# Photo and Video Chronology - Kīlauea - March 16, 1998

Release Date:

East Rift Zone Eruption Quietly Delivers Lava to the Sea

[This update current as of March 16, 1998. Eruption updates are posted monthly; more frequent updates will accompany drastic changes in activity or increased threat to residential areas.]

Since our previous update on February 24th:

• the eruption has been characterized by steady-state activity on the east rift zone. Seismicity has been low, and the summit of Kilauea Volcano has shown almost no inflation or deflation, because magma is able to move through shallow conduits en route to the east rift zone without disturbing the ground surface.
• surface flows were briefly active on the Pulama pali on March 2 and 10.
• surface flows were active intermittently on the coastal plain.

The Puu Oo vent area has showed little change for the last six weeks, except for a new glowing hole in the crater floor that was first observed on March 11. The pre-existing crater vent is also marked by a glowing hole, but has not produced any lava for over three weeks. Fume issues from cracks in the cone and surrounding area. Even helicopter overflights are commonly greeted with such profuse fuming that little of the crater vent may be visible at any one time.

Lava travels in tubes from the Puu Oo vent area to the ocean. Surface lava flows have been sparse in the past six weeks. Lava broke out of the tube on the Pulama pali on March 2 and 10. Both flows stagnated in less than a day. Small flows issued from lava tubes on the coastal plain on March 3-7, March 10, and March 14. These flows escape from weak points in the roof of the tube. Most breakouts have been near the Wahaula ocean entry. The photo above shows a skylight and eight-week-old lava flow on the upper flow field.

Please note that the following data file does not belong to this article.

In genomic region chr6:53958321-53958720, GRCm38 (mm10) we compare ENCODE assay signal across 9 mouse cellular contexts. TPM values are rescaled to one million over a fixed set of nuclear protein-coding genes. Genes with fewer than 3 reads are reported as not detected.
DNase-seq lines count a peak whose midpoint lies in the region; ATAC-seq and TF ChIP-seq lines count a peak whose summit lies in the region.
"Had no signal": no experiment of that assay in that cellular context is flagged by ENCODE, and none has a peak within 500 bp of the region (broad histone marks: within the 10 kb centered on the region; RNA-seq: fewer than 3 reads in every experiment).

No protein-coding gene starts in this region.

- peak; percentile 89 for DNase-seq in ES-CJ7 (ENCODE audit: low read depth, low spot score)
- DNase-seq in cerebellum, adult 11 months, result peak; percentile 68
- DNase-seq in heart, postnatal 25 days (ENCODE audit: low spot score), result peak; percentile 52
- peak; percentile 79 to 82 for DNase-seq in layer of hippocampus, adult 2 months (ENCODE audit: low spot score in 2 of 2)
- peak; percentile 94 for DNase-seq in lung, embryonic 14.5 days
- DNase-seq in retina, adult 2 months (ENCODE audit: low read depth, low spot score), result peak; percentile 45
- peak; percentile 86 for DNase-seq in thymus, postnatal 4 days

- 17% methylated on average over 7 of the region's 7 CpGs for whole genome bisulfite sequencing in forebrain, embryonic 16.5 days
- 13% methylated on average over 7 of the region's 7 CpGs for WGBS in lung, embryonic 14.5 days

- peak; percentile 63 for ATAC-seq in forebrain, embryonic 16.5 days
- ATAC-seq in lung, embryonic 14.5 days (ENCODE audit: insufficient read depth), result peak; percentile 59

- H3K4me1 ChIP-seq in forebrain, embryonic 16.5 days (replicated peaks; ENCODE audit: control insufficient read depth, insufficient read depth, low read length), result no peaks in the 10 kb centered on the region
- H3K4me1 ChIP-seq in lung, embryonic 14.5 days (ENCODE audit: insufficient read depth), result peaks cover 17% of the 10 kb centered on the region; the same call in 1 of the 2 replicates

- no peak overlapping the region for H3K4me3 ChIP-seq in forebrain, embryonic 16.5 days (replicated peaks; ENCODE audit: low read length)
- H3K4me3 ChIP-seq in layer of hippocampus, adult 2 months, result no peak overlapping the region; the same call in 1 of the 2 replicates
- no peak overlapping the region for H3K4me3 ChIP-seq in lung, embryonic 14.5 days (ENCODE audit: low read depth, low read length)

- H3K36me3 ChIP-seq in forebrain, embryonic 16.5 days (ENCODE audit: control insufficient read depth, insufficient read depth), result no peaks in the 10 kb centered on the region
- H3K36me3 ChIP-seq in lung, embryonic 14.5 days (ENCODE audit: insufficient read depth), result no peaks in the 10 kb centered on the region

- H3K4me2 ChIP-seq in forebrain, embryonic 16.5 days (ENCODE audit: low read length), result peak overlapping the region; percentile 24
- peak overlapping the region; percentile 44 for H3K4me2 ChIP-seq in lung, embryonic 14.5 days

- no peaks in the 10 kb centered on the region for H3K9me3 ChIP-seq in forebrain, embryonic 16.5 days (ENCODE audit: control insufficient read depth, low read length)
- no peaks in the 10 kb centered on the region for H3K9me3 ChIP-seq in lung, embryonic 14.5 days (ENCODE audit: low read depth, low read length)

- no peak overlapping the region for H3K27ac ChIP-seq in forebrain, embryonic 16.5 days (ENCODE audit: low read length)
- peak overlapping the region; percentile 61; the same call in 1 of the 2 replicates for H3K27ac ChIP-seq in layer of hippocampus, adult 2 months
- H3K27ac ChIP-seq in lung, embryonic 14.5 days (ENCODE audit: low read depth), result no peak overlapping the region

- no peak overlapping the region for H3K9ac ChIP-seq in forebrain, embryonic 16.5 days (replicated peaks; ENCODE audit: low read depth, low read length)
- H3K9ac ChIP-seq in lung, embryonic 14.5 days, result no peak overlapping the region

Lava from the ongoing eruption enters the ocean at two sites. New land is built in these areas as the lava progrades seaward. Wahaula, the easterly site, is named for a heiau (ancient Hawaiian temple) that was overrun by lava in August 1997.

The westerly site at Kamokuna shows many features characteristic of the lava-ocean interface. A 10- to 15-m-high cliff borders the ocean, and the new land forms a low shelf or bench at the foot of the cliff. The bench grows seaward, but the steep submarine slope promotes failure when the bench becomes too massive. At these times, the bench and its substrate collapse abruptly into the ocean. Such a collapse occurred sometime between February 16 and 19, destroying 4 hectares (10 acres) of land that had been built since the previous collapse five weeks earlier on January 15.

Eruption-viewing opportunities change constantly, so those readers planning a visit to the volcano should contact Hawaii Volcanoes National Park for the most current eruption information (ph. 808-985-6000). Additional photographs and descriptions of east rift eruptive activity may be found on the University of Hawaii's web site.